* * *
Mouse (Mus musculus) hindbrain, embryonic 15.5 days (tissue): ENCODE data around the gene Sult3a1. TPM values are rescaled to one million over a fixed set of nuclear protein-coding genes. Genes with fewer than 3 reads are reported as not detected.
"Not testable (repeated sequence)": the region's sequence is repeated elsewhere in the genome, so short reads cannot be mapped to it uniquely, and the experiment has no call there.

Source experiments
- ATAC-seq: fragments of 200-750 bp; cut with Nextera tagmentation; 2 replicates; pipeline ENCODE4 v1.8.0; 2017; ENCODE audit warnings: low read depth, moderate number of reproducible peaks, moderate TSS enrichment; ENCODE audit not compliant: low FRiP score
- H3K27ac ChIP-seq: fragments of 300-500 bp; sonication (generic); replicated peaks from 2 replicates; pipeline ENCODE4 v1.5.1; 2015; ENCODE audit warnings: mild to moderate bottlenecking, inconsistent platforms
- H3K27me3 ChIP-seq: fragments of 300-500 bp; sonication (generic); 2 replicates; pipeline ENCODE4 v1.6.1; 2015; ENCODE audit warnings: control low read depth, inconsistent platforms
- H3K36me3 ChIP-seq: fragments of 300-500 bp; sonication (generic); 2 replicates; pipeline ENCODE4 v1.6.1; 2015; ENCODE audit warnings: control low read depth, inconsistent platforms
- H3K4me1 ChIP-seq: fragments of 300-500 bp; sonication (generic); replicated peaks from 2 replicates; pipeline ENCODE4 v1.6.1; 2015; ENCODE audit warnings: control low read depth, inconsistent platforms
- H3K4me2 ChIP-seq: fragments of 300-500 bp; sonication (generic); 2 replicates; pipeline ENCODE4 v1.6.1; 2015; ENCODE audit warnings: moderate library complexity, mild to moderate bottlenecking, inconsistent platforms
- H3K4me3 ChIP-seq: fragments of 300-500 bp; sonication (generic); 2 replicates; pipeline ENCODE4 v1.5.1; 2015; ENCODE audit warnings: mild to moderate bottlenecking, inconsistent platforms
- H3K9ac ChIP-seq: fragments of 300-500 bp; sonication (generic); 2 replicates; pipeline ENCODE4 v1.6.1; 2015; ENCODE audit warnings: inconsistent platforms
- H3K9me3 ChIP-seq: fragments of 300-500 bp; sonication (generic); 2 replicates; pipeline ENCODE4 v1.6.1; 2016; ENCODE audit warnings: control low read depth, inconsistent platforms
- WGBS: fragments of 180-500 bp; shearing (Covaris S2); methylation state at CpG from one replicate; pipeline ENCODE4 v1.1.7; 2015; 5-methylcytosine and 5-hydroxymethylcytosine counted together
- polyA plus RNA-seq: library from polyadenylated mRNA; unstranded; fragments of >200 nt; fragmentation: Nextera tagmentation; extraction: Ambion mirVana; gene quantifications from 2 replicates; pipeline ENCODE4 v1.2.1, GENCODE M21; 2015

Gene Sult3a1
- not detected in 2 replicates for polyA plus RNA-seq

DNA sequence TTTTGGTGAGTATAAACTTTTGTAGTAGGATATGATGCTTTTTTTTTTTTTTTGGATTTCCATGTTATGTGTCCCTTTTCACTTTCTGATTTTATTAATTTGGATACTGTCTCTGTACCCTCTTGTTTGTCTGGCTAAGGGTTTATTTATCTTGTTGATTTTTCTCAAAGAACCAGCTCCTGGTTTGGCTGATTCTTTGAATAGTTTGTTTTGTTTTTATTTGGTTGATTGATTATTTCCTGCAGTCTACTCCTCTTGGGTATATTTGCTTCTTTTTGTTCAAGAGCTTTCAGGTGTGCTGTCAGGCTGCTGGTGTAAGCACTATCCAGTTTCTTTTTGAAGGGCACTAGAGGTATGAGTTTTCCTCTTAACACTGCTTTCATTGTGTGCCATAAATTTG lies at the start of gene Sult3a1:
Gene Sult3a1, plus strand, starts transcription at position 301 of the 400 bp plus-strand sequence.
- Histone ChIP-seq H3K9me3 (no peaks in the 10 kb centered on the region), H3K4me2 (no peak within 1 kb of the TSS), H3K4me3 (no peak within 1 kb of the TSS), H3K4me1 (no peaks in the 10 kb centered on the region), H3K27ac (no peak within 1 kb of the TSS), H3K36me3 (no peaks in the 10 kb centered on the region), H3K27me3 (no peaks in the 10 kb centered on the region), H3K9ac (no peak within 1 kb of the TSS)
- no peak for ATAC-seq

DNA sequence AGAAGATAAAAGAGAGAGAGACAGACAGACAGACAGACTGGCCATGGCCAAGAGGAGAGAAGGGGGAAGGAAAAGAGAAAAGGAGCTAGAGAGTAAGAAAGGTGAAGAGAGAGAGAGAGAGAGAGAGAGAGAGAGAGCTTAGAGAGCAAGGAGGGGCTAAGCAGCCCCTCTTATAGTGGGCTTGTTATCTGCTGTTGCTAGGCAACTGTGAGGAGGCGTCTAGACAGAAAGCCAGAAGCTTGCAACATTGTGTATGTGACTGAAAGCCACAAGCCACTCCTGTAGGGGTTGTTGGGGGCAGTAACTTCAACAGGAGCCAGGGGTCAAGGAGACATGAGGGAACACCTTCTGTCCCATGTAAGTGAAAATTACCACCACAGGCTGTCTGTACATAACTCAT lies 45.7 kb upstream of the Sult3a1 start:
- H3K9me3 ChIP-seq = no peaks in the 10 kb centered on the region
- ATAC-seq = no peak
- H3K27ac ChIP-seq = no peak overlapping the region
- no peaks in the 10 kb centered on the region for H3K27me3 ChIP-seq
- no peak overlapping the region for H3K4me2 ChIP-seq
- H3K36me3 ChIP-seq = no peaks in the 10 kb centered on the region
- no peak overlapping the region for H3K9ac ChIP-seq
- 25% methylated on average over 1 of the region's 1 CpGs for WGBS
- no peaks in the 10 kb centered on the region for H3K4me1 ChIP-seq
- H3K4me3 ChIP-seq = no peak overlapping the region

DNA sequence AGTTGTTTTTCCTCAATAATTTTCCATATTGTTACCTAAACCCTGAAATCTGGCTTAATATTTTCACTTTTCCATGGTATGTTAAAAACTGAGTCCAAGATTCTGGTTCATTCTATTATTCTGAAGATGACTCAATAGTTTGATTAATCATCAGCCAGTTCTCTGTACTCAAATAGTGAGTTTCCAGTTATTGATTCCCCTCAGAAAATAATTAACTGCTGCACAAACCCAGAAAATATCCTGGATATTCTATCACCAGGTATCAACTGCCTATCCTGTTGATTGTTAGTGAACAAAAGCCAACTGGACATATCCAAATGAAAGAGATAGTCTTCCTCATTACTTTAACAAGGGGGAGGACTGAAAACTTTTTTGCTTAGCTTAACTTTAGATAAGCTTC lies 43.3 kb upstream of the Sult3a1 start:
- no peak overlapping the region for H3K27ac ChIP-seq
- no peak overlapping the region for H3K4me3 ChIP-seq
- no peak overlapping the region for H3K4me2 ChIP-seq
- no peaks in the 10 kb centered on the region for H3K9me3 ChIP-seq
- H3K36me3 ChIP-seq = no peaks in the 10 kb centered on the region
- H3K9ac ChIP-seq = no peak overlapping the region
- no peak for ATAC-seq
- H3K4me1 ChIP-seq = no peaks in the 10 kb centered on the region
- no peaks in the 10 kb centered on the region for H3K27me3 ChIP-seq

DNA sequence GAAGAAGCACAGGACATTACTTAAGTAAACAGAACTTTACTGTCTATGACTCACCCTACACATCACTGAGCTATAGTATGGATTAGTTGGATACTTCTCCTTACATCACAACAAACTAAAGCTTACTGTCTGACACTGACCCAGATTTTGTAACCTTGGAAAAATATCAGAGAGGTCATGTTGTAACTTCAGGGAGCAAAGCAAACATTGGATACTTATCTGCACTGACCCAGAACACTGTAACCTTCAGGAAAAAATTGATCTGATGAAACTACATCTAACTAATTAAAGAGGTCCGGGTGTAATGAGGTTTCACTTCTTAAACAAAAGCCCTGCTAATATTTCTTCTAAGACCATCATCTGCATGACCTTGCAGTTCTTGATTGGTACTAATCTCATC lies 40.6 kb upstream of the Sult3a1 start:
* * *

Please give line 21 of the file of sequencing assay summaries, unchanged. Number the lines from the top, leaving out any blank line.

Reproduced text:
DNA sequence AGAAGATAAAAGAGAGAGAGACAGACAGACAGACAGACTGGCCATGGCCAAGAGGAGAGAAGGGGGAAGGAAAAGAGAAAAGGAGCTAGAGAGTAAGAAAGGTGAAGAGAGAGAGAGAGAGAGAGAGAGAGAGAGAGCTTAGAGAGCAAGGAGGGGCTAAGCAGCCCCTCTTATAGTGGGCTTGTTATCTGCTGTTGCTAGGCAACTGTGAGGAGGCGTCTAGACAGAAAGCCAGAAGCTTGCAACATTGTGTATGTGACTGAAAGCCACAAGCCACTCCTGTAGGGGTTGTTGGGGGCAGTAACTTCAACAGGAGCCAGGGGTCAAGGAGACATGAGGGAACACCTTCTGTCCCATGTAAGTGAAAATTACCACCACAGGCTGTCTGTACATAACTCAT lies 45.7 kb upstream of the Sult3a1 start: